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Matinee: Daniel Berehulak Share This on LinkedIn   Share This on Google   Tweet This   Forward This

15 July 2017

Saturday matinees long ago let us escape from the ordinary world to the island of the Swiss Family Robinson or the mutinous decks of the Bounty. Why not, we thought, escape the usual fare here with Saturday matinees of our favorite photography films?

So we're pleased to present the 196th in our series of Saturday matinees today: Daniel Berehulak presents They Are Slaughtering Us Like Animals.

Daniel Berehulak is a native of Sydney, Austrailia. But he gets around. As an award-winning photojournalist, he's covered war and disaster in Afghanistan, Iraq and Pakistan, plus Saddam Hussein's trial, child labor in India, the Ebola breakout in West Africa, the tsunami in Japan and the Chernobyl disaster.

And those awards include the Pulitzer Prize, five World Press Photo awards, two Photographer of the Year awards from Pictures of the Year International, the John Faber award from the Overseas Press Club and, just recently, the Daniel Pearl Award for Courage and Integrity in Journalism from the Los Angeles Press Club.

He grew up on a farm and worked at his father's refrigeration company because his Ukrainian parents didn't consider photography to be a way to make a living. But when he graduated from college with a degree in history, he started shooting sports and in 2002 freelanced for Getty Images doing just that in Sydney. By 2005 he worked for Getty in London and later in New Delhi as a staff news photographer.

They Are Slaughtering Us Like Animals tells the story of his latest work, focusing on the death squads of Philippine President Rodrigo Duterte that have murdered some 9,000 of their countrymen.

How did Berehulak get involved? Here's how he tells the story in a recent interview:

I had been in touch with Filipino friends whom I had worked with in Pakistan and other places and I spoke with them and they said the story is still going on and there is no end in site. That led me to pitch it to my editor. I landed in Manila Sept. 28 last year.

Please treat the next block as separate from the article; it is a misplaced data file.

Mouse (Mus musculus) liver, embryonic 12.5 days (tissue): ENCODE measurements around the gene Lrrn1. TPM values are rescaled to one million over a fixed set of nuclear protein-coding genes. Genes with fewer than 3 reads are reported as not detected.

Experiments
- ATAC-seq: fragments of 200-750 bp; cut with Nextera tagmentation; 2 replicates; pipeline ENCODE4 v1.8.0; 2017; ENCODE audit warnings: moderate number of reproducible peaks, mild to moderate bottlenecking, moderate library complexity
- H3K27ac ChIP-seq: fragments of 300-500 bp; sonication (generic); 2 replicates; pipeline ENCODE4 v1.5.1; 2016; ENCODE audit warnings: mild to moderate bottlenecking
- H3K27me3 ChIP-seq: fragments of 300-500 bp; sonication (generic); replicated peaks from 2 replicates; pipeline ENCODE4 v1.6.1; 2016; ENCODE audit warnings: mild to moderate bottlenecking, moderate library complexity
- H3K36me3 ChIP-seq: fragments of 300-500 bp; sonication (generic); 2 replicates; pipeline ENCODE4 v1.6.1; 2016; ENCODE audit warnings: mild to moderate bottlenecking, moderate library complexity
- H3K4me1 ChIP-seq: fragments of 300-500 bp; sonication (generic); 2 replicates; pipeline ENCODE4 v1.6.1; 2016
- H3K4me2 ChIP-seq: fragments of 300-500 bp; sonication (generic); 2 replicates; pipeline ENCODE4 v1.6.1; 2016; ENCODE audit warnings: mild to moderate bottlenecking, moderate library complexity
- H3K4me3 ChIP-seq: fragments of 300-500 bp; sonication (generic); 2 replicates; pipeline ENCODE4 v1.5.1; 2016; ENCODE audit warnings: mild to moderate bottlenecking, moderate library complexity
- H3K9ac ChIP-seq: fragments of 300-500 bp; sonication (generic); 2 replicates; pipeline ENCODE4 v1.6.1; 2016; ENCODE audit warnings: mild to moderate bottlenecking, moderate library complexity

He found out on his first shoot of his 35-day assignment just what he was up against:

The first scene I went to was a triple homicide. The police said it was a shootout. There were 30 journalists at the scene and in 30 seconds everyone cleared out. I remember leaving that scene thinking, how do we find out exactly what happened in terms of interviewing witnesses or family members? We quickly realized we had to work at a slower pace and go back to these places and interview people and follow up.

The police, at first, didn't push back. They were proud of what they were doing. But Berehulak found they were acting with a level of impunity that was disturbing.

They would present the information like it was a "buy bust" operation and say here are the drugs in the pocket of the guy and the gun they tried to shoot us with. But then we realized so many of the killings had these same details. It appeared they were planting the drugs, planting guns; and that some of the people weren't even involved in drugs at all.

He realizes the impact of his work is not going to make an immediate difference. But if he and his fellow photojournalists don't tell the story now, history would not be able to later.

If we weren't doing our job it would be a completely one-sided account of official police operations trying to combat drug usage and all of the voices of the families wouldn't be recorded. We were doing something that was important, writing history and giving a balanced account of what was going on.

The nearly half-hour video goes into all this in greater detail. The Los Angeles Press Club award presentation is a much shorter version if you're pressed for time. "Nothing would prepare me for what I would come across," he says early on. And take that as a warning. This isn't a matinee for the kids.

We mentioned at the start of this piece how well traveled Berehulak is. He's put on the miles to aim the strobe of photojournalism on injustices and abuses that would go unrecorded in the darker corners of the globe.

We suspect, though, that he won't have to travel far for his next assignment. With the free press under attack even in the United States, the globe seems to be growing darker every hour.

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